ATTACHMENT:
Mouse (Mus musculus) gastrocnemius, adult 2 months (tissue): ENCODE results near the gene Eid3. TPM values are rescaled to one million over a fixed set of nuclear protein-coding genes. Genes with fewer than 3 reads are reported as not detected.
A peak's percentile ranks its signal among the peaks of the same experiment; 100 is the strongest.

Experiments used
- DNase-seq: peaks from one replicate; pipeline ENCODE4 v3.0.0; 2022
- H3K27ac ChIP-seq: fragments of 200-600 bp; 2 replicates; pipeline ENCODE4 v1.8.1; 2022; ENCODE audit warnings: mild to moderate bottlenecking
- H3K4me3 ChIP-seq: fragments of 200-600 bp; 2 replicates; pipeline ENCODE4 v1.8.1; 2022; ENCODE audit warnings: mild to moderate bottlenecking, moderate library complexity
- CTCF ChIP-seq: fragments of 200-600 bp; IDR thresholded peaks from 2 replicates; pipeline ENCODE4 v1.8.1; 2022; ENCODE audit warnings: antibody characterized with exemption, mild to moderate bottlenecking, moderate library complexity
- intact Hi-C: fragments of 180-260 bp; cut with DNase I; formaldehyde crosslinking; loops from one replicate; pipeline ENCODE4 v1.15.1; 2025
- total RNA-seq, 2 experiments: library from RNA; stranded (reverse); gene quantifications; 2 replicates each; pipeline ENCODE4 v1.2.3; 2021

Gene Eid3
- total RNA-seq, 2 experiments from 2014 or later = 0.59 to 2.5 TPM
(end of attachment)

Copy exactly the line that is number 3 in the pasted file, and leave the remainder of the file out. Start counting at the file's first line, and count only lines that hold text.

Experiments used